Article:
August 2007Vol. 8, No. 7Methamphetamine Use During Pregnancy
A recent study of mothers who used methamphetamine during pregnancy found an increased likelihood of multiple psychosocial risks (poverty, mental illness, family dysfunction, and family violence) that may result in poor parenting and caregiving skills and have a negative effect on developmental outcomes for children. Comparing a sample of 49 mothers who used methamphetamine to 81 mothers who did not, the study found that prenatal methamphetamine use was associated with:
- Lower maternal perceptions on quality of life
- Greater likelihood of substance use among family and friends
- A markedly increased likelihood of developing a substance abuse disorder after giving birth
The study's results may inform the support services offered to new mothers and children of methamphetamine-using parents. As signs of methamphetamine use during pregnancy were predictive of later substance dependence, the authors suggest that practitioners should seek to identify substance use problems early to provide adequate preventive services. Also, the probability of the mother living in an unsafe neighborhood combined with the likelihood of substance use within the mother's family and social support system raises concerns for the child's safety even outside of the mother's care. Services for these mothers should seek to improve parenting skills as well as strengthen social support systems to ensure the safety of the child, according to the authors.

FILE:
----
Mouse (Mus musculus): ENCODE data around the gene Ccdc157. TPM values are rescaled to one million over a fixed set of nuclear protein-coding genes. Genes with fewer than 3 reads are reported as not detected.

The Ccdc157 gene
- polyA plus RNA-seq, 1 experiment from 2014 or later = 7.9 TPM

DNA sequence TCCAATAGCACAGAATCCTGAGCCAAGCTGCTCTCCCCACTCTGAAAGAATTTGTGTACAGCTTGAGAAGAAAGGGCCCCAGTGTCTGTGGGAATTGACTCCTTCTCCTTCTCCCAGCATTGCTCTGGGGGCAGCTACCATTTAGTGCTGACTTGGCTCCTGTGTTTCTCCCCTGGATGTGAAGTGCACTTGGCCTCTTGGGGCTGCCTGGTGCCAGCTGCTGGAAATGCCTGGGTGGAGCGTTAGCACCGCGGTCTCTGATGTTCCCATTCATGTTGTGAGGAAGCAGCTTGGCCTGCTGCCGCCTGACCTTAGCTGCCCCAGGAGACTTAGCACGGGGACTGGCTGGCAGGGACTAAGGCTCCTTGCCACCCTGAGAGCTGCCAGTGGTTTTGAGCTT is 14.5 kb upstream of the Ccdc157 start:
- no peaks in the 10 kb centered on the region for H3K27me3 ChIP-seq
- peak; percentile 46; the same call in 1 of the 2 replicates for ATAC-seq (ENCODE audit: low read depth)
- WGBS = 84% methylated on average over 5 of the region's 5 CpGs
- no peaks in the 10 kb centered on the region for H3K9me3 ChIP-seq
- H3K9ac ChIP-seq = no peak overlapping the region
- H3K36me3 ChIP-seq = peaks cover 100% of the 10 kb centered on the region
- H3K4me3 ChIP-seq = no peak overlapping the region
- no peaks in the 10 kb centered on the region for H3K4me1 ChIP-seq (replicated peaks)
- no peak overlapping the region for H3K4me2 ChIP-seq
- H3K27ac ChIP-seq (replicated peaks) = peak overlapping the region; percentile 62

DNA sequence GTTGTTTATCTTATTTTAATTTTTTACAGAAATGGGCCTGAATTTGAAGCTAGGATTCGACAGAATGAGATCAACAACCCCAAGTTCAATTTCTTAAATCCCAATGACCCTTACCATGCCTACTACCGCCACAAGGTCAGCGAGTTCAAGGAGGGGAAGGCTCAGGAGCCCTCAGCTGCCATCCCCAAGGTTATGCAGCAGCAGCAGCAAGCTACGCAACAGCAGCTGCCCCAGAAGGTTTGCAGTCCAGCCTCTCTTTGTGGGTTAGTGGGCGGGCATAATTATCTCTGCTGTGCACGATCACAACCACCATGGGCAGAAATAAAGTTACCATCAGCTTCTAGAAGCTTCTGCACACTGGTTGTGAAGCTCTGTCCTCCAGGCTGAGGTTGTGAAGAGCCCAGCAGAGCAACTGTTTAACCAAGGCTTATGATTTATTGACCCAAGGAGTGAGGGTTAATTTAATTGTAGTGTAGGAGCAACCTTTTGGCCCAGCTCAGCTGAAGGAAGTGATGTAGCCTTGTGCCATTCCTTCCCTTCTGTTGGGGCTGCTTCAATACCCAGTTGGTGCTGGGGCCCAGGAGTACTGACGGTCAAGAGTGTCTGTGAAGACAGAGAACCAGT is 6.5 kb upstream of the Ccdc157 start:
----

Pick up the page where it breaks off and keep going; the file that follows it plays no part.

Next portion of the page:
The full study, "Demographic and Psychosocial Characteristics of Mothers Using Methamphetamine During Pregnancy: Preliminary Results of the Infant Development, Environment, and Lifestyle Study (IDEAL)," by Chris Derauf et al., was published in The American Journal of Drug and Alcohol Abuse, Volume 33, and can be purchased online: